Do many Orthodox Jews believe that the punishment for those who are “outstanding in their wickedness” is a PHYSICAL torment? I thought that Orthodox Judaism, like Conservative Judaism, believes, for the most part, that separation from G-d in the form of the annihilation of the soul is the ultimate punishment of the truly evil, who cannot even be cleansed by purgatorial Gehinnom, but NOT eternal physical pain.
My understanding concerning the Catholic view is that even a person such as Hitler, if he sincerely repents at the final millisecond of his life, can achieve heaven although probably after a very long state in Purgatory. Judaism would probably respond that he could hardly make up for his past immoral behavior no matter what his atonement and change in beliefs and intentions may be, and even if G-d forgives him, the people whom he murdered are not able to do so. Despite this, however, it is not for us, the living, to judge.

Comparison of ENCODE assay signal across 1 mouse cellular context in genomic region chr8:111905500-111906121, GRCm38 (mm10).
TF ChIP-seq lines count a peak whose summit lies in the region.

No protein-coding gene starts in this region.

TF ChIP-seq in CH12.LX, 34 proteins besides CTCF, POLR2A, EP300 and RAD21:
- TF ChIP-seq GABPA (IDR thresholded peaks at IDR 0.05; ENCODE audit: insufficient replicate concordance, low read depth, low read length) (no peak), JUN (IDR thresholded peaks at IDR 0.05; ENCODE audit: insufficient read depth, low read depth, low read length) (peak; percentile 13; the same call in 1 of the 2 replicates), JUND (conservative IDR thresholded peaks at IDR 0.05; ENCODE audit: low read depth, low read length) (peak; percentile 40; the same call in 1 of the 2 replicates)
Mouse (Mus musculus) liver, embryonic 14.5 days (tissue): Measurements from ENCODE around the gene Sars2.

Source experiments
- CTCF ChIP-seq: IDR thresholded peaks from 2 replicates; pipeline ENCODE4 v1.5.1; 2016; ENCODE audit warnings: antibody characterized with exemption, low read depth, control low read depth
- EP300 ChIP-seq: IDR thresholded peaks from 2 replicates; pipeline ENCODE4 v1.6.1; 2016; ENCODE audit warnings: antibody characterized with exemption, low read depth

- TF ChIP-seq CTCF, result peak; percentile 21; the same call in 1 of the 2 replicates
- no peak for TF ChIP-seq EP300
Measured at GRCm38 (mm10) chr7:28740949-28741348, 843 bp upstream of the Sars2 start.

I’d love to hear about this, even if it’s just a sentence.
No. It is not a physical pain. The prophetic verses are metaphorically representing the spiritual agony of separation from God with the physical phenomena of fire and worms. But, the agony of the soul is more acute than the pain of the body. As far as the wicked whose souls are destroyed, I’m not sure if it’s 100% clear that they are condemned to eternal torment of the soul or if at some point their souls are completely annihilated.
My understanding concerning the Catholic view is that even a person such as Hitler, if he sincerely repents at the final millisecond of his life, can achieve heaven although probably after a very long state in Purgatory.
In theory, this might be true, even to some extent in Jewish theology. However, not only do I not believe that Hitler could repent sufficiently - my personal opinion is that it is actually ludicrous to propose that that might have happened. The self-righteous response (as I perceive it) of “don’t tell God what to do” is completely inappropriate in my view. Is there a normal person who is looking to defend Hitler? To close, I will admit that my “proof” of the existence of hell from Hitler was to some degree tongue-in-cheek. I meant to illustrate that I believe it is illogical to posit that ancient Judaism did not have a conception of divine punishment after death for atrocities committed during life. Belief in a God of Justice mandates that appropriate punishment be meted out in this life or the next.